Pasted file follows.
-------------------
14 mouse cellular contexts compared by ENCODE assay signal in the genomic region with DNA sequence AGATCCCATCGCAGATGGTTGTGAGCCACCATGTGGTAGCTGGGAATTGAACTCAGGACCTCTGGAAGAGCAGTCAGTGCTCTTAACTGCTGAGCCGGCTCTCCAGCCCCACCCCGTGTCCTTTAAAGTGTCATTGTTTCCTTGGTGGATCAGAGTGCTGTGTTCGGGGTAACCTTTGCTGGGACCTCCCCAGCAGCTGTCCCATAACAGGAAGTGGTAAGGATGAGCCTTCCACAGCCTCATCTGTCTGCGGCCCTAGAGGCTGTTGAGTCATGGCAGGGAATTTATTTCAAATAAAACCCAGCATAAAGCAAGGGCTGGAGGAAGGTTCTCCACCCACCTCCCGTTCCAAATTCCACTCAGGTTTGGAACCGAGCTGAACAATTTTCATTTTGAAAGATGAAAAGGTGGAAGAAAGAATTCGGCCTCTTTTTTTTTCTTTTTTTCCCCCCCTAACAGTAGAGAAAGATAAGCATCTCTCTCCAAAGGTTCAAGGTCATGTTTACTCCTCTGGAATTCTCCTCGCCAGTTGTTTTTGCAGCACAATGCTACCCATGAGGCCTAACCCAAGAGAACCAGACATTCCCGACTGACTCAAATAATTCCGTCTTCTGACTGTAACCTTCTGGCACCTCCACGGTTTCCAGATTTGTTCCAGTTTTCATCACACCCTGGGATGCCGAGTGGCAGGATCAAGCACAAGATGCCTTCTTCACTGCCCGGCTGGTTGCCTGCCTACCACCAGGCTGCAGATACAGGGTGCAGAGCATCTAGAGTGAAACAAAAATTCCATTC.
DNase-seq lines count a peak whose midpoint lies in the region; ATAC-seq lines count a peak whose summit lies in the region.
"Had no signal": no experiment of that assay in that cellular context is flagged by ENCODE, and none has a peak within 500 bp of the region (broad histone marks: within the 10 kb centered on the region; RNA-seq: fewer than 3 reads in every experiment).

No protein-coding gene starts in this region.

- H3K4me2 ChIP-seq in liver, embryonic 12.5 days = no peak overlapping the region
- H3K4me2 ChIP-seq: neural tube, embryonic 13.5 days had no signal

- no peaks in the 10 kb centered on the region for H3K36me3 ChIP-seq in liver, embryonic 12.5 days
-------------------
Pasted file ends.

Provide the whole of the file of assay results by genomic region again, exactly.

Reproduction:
14 mouse cellular contexts compared by ENCODE assay signal in the genomic region with DNA sequence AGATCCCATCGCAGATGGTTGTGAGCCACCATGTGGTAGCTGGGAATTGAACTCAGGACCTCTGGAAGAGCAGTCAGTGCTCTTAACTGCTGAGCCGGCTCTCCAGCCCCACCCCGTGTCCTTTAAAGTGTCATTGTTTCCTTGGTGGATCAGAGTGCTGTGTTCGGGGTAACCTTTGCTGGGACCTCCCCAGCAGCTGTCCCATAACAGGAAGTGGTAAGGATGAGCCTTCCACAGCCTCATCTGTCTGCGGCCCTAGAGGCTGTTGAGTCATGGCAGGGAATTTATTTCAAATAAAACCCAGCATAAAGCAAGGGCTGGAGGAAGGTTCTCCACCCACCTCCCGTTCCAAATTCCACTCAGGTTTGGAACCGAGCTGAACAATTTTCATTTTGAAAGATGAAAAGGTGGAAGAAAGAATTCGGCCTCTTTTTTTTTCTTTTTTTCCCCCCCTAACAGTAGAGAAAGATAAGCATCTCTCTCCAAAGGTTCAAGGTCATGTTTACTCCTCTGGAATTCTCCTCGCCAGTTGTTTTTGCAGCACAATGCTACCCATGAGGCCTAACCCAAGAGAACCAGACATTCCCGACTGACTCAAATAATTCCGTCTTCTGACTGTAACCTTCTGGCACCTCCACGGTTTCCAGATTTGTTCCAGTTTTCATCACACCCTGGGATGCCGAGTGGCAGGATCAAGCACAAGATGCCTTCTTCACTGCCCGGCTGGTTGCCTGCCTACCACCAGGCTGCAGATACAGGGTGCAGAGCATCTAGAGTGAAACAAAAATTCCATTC.
DNase-seq lines count a peak whose midpoint lies in the region; ATAC-seq lines count a peak whose summit lies in the region.
"Had no signal": no experiment of that assay in that cellular context is flagged by ENCODE, and none has a peak within 500 bp of the region (broad histone marks: within the 10 kb centered on the region; RNA-seq: fewer than 3 reads in every experiment).

No protein-coding gene starts in this region.

- H3K4me2 ChIP-seq in liver, embryonic 12.5 days = no peak overlapping the region
- H3K4me2 ChIP-seq: neural tube, embryonic 13.5 days had no signal

- no peaks in the 10 kb centered on the region for H3K36me3 ChIP-seq in liver, embryonic 12.5 days